Sunday, 23 July 2017

Who's Heard of UnHerd?






















Unless you're totally plugged into the circuits of the Westminster world and its media bubble, you may have missed the soft launch of Tim Montgomerie's latest venture: UnHerd. Befitting a super serious outfit with offices in The Shard no less, it's pitched at "readers who choose the important to the new". This is reinforced by the pun-tastic monicker hung on the blog. In the bedazzling mediascape of the disposable hot take, UnHerd is opposing itself against the grain and offering what largely goes unheard: decent analysis backed with evidence and good writing. And it's un-herd because UnHerd writers and readers are are invited to refuse the company of the herd and do their own unfashionable thang.

A look at the folks recruited to help in Tim's efforts are none other than the likeable but vacuous Ruth Davidson, novelist Lionel Shriver, Jonathan Aitken, and snoring, boring bigot, Douglas Murray. The rest are a mix of up and comers, wannabes, and wonks. Basically, Tim has whipped out his mobile and tapped up those he thinks worthy of sinecure. It just so happens all of them, without exception, are part of the established pecking order of media comment too.

What then is the point? It's all very well having a product, but it needs to find an audience. In this regard UnHerd is arranging its output along five themes - Flyover country deserves a new deal, Religion is relevant (even if you don't believe), The end is (not) nigh, The tech industry mustn't own our futures, and Western capitalism must work for the many. If you're one of two people having a sense of de ja vu, these are concerns Tim ran with in his now defunct Good Right project. He's one of the few Tories that understand the class and the state of affairs they defend is imperilled and saving the show means giving a more freebies to the punters. Hence why the roster of writers run from Murray through to James Bloodworth. All, regardless of what you might think of their arguments, have written on the problems of capitalism and the state and all have something a rebooted Toryism might want to pinch. If only they had someone who could run with it half-convincingly.

Unfortunately for Tim, I don't think this project has much of a future. His big problem is the age of the superblog is done. If you go back to when blogging was in its infancy, it did happen and it did work. Conservative Home and LabourList assembled their great and the good to get the projects off the ground. Likewise Sunny Hundal's Liberal Conspiracy followed a similar approach. However, these were the only ones that made it for any length of time. The first two remain with us as the semi-official blogs of their respective parties, where as Sunny officially called time on LibCon in 2013. The only proven way for superblogs of big names to work is if they have an established media brand behind them. In the first few years of this decade it was they who vacuumed up the blogging celebs and signed them to their digital platforms. Those that have trod the trail UnHerd are on have not found bountiful pastures at the end, but the abattoir. The Good Right, gone. Byline? Who cares. CapX? Ditto. In each and every case, despite some "names" being involved they're very much less than the sum of their parts.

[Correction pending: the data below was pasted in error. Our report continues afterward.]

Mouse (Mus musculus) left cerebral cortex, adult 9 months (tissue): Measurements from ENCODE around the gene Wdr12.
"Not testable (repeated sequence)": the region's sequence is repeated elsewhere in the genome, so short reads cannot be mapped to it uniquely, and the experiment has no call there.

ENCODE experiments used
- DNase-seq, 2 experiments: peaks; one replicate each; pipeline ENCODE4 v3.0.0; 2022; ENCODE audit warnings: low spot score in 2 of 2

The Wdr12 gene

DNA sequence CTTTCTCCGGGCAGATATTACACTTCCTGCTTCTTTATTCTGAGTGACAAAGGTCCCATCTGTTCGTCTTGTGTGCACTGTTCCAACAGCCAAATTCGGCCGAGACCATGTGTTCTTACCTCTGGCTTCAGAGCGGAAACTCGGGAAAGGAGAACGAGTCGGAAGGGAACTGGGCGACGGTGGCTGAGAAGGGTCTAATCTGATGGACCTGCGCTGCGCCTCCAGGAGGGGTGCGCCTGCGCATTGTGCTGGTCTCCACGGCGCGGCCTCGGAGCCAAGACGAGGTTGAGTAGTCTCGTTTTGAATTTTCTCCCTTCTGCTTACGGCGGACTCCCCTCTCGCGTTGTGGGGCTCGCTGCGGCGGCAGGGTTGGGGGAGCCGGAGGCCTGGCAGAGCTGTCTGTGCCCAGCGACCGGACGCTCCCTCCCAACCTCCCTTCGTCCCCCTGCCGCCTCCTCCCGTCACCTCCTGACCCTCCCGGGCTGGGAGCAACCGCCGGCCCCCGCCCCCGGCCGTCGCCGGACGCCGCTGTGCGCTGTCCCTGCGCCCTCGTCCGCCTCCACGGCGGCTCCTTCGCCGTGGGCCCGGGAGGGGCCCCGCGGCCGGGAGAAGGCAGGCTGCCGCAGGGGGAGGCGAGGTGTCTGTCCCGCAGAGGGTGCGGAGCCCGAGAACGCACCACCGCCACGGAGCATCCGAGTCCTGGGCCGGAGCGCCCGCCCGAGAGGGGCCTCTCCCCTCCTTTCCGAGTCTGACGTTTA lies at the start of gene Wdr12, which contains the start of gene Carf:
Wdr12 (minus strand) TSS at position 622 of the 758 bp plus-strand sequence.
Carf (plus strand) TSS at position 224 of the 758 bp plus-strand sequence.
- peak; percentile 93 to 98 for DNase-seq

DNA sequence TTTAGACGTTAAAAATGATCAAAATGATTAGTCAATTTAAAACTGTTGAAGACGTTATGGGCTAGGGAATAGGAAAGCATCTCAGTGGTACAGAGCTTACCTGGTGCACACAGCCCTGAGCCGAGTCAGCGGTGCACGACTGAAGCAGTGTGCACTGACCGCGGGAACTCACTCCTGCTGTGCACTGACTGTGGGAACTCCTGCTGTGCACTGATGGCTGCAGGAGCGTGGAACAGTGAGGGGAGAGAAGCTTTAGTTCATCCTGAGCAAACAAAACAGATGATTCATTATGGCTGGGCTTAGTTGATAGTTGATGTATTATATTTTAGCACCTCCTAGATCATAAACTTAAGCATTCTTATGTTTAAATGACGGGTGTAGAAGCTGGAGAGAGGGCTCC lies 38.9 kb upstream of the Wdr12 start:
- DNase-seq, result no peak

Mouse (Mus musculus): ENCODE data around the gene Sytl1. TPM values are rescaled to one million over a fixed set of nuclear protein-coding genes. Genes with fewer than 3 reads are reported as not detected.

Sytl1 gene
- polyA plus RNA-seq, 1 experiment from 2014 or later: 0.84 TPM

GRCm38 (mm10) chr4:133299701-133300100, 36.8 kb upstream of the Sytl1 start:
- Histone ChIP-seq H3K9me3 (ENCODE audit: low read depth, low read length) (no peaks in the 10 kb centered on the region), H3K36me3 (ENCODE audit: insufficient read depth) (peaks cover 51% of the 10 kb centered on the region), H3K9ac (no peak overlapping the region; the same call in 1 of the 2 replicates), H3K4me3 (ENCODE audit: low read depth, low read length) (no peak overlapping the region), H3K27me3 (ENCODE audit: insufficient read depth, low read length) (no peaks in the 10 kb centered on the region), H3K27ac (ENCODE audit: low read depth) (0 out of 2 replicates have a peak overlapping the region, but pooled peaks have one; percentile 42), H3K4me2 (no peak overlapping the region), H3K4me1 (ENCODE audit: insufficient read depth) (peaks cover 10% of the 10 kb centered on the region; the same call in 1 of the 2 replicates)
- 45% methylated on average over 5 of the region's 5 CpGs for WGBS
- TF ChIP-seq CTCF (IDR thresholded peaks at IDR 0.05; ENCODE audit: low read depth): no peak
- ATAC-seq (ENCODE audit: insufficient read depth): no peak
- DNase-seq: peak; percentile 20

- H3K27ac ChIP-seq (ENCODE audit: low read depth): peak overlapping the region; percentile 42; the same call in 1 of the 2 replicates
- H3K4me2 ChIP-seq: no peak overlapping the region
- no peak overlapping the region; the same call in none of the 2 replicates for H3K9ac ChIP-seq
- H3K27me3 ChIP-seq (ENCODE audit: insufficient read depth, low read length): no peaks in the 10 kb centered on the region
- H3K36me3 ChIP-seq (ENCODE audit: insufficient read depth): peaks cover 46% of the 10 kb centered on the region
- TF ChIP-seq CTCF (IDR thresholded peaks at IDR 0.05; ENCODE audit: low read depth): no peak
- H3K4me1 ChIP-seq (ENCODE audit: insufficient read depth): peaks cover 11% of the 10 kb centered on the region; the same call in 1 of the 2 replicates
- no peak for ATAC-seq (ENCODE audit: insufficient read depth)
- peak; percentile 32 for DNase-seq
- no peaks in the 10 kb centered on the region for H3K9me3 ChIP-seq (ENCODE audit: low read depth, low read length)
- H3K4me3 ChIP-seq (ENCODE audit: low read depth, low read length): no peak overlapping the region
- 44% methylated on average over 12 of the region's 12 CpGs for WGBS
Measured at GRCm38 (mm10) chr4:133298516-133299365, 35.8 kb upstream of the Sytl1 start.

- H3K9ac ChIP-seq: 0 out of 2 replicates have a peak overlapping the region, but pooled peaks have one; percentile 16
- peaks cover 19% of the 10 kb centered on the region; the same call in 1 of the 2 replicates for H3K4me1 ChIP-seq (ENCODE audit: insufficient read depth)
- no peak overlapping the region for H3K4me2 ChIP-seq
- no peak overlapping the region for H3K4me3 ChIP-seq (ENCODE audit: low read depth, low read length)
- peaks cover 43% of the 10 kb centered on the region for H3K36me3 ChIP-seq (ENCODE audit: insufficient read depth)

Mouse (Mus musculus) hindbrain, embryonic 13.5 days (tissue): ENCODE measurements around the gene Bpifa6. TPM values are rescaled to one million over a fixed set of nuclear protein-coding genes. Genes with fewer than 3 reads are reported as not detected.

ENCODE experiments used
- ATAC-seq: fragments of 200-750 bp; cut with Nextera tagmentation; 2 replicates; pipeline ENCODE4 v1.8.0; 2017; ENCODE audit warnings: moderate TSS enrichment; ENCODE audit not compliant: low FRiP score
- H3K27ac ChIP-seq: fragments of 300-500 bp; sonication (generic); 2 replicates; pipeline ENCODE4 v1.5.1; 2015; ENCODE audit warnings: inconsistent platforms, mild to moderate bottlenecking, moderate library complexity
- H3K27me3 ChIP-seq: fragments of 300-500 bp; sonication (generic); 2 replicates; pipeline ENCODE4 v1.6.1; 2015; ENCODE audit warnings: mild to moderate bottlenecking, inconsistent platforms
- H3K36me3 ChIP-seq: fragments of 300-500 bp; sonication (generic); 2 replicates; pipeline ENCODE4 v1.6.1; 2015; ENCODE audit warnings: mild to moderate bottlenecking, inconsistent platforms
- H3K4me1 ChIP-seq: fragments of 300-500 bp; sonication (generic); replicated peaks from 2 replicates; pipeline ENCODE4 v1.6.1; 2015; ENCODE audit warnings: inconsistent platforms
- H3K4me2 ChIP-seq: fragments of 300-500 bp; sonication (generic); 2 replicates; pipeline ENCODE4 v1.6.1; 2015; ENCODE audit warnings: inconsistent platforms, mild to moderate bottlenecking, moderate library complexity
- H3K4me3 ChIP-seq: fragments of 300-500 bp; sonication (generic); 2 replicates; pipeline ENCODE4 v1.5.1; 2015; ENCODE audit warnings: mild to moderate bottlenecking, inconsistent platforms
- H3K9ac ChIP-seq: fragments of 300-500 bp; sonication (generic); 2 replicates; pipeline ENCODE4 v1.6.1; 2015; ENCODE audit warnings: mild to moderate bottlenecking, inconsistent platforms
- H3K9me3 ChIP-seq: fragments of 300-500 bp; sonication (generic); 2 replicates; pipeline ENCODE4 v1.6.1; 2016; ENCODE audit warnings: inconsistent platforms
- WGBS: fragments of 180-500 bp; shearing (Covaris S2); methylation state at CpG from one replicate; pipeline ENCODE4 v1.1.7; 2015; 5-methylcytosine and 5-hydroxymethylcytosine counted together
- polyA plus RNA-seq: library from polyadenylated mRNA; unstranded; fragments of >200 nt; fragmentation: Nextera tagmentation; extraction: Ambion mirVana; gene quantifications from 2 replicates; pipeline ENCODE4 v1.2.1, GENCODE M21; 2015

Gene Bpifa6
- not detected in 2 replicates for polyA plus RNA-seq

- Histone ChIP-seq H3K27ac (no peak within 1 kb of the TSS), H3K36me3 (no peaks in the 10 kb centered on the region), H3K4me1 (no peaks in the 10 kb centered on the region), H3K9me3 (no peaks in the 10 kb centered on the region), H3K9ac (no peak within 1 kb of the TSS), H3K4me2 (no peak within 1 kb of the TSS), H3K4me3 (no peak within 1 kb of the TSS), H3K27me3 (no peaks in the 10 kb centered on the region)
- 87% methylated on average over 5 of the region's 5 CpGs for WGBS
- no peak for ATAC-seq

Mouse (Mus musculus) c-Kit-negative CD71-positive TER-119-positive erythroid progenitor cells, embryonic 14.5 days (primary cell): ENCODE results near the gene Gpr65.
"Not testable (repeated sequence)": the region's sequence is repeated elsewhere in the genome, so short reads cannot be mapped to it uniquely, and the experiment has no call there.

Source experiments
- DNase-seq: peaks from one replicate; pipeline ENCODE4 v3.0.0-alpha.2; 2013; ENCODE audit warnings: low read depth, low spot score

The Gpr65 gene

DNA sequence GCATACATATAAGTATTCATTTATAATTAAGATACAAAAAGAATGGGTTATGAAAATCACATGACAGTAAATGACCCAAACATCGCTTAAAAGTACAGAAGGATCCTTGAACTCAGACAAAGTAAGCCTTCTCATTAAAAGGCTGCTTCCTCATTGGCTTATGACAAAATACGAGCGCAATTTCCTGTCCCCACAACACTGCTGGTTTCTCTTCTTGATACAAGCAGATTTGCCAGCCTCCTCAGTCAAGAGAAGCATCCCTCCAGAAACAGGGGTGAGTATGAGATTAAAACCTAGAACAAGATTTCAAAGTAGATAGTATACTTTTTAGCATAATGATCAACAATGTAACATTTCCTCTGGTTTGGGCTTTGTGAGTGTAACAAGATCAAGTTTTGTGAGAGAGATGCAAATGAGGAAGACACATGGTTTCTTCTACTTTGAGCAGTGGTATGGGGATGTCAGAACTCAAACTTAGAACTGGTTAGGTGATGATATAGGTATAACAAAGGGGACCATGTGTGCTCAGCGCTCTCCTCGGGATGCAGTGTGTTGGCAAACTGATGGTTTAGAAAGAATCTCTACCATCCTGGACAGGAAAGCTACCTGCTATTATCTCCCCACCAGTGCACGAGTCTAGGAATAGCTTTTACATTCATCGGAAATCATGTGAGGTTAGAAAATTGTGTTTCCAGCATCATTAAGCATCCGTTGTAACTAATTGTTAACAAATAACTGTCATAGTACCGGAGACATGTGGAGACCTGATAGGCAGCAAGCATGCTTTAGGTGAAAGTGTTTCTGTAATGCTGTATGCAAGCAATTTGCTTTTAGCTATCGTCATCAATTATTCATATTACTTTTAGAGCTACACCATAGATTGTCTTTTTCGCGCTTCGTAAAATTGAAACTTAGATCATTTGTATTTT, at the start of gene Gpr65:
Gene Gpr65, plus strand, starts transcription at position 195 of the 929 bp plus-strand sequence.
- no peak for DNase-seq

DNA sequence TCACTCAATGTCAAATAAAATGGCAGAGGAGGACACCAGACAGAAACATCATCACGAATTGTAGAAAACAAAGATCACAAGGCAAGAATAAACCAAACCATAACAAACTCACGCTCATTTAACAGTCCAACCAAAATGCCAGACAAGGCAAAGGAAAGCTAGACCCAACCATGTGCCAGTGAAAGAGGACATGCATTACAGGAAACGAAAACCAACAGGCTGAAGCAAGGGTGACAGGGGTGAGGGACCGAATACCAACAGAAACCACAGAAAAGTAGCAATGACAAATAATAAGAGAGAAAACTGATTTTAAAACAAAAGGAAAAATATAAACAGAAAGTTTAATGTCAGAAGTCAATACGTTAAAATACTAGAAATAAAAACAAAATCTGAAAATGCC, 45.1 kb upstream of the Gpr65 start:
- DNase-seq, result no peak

UnHerd then. A bit like Band Aid, minus the charidee. And largely missing the talent.

4 comments:

BCFG said...

The irony of all this is that it is precisely the atomisation of society, individualism, the lack of collective movements that creates a very narrow view of the world and retards human thought and development.

The atomisation of people leads people to only think of their little world, never thinking beyond immediate concerns, never to develop conceptual thought or think of higher ideals. It is a form of retardation.

So those who gleefully proclaim their disdain for the herd mentality only proclaim either their own nefarious interests or their own retardation. But it is usually the former!

I have watched a bit of Tim over the last few years as he seems popular with the corporate media and he seems as shallow as everyone else in the commentariat. What you see as asking questions and wanting to address the problems are to me just the same old shit repackaged for the gullible.

The main problem this will have isn’t the end of super blogging but the realities on the ground, i.e. if your standard of living is getting worse repackaging the same old shit won’t address this.

Anonymous said...

"Byline? Who cares."

Ouch. Tend to agree, though. I'm not going to name names, but one or two figures connected with that outfit have seriously over-inflated views of themselves. And their target audience appears to consist purely of people who obsessively hate the Daily Mail and would retweet a shopping list if it had "Teh Daily Fail is teh evulz" handwritten by a Byline author at the top. Weird bunch.

Mark Livingston said...

Had a quick look at the site. It's full of complete bullshit.

Blissex said...

«if your standard of living is getting worse repackaging the same old shit won’t address this.»

Sure, but the people whose living standards are falling tend to not vote or to vote in safe seats, and contrary to the claims of "austerity", a large minority of english voters have enjoyed growing, even booming, living standards, thanks to bigger rents for themselves and lower wages for the rest.

Fortunately turnout has improved a bit in the 2017 elections and votes wasted on minor parties have come back to Labour, because it became again Labour.

But the complication remains of Old Labour creating a class of mini-rentiers after ensuring that its working-class member did well enough to buy a house and get a good pension. Mandelsonianism is not the answer, but a good think is still needed.